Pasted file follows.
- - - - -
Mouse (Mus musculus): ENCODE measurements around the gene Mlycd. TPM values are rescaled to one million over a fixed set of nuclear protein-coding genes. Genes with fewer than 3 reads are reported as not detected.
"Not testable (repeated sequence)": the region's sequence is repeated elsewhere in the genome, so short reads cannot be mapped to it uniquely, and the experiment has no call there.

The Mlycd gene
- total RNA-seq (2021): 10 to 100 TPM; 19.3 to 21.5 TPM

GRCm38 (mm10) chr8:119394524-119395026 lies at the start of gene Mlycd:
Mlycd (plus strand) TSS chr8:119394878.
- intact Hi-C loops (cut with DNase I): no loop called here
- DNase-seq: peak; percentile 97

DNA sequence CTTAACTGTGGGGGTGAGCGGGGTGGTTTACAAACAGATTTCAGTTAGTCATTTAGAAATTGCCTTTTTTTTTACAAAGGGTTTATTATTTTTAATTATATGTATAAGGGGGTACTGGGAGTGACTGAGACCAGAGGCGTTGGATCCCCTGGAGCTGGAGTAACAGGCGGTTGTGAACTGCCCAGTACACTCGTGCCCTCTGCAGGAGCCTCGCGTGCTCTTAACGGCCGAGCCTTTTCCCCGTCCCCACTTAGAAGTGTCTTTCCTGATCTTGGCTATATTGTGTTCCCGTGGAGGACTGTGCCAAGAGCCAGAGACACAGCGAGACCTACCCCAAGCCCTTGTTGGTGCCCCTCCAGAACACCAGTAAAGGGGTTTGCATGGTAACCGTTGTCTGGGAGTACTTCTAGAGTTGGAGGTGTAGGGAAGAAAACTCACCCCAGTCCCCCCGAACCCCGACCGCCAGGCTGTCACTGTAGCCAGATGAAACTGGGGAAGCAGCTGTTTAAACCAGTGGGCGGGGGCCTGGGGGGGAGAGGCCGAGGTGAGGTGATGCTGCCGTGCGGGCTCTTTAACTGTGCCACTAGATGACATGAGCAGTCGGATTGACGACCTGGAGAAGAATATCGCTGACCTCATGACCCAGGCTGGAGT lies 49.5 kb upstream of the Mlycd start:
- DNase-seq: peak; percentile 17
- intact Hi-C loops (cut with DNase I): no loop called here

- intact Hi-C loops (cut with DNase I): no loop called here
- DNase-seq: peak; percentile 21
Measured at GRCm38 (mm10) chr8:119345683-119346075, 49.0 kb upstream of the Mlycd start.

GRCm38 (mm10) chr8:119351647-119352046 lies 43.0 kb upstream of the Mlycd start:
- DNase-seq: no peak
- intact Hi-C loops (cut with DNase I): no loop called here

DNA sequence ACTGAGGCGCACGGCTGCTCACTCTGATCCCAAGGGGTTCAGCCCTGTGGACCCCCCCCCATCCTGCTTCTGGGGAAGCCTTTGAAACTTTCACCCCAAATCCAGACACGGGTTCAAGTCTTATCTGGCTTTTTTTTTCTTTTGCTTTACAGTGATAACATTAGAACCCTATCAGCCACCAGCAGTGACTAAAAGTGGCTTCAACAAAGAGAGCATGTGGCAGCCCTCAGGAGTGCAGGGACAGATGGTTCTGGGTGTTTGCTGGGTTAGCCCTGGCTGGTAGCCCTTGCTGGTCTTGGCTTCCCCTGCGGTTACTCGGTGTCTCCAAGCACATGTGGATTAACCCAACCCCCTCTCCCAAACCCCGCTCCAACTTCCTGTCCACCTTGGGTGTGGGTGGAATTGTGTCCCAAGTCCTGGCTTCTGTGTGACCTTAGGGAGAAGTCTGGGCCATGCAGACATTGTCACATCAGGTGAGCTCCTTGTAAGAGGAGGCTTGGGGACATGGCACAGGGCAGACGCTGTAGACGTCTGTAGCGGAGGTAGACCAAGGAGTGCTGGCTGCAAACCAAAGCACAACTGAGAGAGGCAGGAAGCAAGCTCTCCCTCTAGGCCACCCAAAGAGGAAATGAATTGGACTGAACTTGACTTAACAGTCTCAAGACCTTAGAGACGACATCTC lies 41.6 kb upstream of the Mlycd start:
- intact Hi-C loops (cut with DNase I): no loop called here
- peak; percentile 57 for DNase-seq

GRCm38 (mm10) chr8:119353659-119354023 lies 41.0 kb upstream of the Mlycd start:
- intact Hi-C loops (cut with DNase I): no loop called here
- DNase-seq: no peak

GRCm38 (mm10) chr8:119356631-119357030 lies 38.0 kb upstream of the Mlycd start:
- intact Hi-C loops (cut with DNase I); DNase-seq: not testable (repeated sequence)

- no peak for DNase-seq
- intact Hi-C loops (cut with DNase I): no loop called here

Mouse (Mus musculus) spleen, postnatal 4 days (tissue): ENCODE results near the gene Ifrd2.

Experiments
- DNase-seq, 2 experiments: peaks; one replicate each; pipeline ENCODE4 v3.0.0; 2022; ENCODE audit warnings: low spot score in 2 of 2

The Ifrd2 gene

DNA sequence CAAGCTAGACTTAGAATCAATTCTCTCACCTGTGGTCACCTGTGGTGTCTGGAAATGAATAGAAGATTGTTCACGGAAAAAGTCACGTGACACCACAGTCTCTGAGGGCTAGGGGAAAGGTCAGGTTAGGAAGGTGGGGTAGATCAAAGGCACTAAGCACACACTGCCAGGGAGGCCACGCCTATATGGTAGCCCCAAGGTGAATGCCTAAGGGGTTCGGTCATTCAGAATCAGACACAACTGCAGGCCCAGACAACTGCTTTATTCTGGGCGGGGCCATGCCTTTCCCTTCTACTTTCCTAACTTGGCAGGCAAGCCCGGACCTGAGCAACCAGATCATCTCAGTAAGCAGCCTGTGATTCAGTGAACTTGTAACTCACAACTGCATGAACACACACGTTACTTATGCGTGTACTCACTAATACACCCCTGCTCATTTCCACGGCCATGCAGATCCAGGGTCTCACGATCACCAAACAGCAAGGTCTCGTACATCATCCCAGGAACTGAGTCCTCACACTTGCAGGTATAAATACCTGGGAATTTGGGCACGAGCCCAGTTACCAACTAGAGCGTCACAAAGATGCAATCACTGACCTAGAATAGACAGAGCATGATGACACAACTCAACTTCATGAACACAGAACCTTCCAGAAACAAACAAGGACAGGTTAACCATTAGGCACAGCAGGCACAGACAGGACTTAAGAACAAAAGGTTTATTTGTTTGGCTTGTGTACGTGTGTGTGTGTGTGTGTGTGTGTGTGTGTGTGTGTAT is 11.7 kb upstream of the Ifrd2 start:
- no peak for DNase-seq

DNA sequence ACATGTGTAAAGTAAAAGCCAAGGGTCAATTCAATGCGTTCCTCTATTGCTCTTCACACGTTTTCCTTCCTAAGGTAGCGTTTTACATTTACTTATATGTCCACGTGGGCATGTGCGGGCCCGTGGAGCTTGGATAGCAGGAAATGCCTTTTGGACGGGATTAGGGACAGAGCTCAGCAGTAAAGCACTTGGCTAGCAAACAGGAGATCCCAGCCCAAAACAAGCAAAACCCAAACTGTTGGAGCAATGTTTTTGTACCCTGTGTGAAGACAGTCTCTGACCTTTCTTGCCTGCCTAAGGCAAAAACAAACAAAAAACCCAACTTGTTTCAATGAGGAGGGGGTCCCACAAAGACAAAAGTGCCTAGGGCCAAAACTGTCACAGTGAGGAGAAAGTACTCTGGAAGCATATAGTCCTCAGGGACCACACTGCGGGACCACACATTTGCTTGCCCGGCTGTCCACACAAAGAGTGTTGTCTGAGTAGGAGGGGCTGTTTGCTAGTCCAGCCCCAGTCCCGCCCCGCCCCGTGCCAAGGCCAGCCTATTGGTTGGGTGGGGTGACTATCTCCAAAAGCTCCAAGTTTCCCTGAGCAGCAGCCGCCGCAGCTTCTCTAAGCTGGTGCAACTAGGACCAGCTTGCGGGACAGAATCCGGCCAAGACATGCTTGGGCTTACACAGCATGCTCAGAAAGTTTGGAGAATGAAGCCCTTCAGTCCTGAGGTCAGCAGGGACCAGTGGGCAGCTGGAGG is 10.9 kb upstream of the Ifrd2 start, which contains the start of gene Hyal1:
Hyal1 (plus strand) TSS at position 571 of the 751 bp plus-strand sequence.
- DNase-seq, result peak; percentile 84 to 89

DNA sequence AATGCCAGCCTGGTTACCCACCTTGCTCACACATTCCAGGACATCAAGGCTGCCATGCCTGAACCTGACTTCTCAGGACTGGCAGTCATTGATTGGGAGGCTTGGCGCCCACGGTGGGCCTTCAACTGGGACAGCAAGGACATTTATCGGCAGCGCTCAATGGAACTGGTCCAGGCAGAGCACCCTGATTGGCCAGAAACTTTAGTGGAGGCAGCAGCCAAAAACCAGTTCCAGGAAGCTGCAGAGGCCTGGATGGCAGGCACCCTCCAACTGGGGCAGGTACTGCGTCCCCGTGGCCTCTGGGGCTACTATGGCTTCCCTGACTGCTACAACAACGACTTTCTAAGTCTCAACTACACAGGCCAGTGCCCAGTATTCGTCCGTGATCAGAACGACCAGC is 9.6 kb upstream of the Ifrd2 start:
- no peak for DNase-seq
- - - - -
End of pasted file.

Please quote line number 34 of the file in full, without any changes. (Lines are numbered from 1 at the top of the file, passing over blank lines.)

DNA sequence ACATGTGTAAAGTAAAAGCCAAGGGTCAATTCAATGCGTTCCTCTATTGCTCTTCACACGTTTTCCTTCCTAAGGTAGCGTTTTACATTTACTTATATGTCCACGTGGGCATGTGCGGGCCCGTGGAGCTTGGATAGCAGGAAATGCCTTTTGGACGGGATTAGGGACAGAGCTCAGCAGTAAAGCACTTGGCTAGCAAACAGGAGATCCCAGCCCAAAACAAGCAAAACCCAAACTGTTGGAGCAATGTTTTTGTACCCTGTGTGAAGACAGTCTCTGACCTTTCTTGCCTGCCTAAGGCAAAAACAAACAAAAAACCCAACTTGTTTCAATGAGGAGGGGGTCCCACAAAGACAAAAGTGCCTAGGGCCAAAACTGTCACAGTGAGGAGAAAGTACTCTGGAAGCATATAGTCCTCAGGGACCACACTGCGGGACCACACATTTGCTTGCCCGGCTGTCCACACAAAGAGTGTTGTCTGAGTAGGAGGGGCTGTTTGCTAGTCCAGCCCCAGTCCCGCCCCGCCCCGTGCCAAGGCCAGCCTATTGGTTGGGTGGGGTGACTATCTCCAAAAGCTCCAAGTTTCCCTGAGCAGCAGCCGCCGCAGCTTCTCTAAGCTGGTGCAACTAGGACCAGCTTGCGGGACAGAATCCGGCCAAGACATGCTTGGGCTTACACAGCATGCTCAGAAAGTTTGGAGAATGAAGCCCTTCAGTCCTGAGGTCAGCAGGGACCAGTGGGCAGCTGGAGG is 10.9 kb upstream of the Ifrd2 start, which contains the start of gene Hyal1: